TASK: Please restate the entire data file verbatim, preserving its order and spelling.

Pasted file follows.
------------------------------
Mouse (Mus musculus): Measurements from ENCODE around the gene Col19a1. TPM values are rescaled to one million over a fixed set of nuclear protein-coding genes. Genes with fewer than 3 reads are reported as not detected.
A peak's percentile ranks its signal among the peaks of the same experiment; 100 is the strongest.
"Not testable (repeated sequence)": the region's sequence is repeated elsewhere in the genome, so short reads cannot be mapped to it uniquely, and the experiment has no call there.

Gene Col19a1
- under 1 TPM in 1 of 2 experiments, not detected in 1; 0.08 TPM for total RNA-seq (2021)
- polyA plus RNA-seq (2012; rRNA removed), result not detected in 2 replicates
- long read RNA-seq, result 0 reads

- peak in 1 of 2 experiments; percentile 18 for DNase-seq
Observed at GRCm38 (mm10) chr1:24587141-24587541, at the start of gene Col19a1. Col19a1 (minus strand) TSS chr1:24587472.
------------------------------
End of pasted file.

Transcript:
Mouse (Mus musculus): Measurements from ENCODE around the gene Col19a1. TPM values are rescaled to one million over a fixed set of nuclear protein-coding genes. Genes with fewer than 3 reads are reported as not detected.
A peak's percentile ranks its signal among the peaks of the same experiment; 100 is the strongest.
"Not testable (repeated sequence)": the region's sequence is repeated elsewhere in the genome, so short reads cannot be mapped to it uniquely, and the experiment has no call there.

Gene Col19a1
- under 1 TPM in 1 of 2 experiments, not detected in 1; 0.08 TPM for total RNA-seq (2021)
- polyA plus RNA-seq (2012; rRNA removed), result not detected in 2 replicates
- long read RNA-seq, result 0 reads

- peak in 1 of 2 experiments; percentile 18 for DNase-seq
Observed at GRCm38 (mm10) chr1:24587141-24587541, at the start of gene Col19a1. Col19a1 (minus strand) TSS chr1:24587472.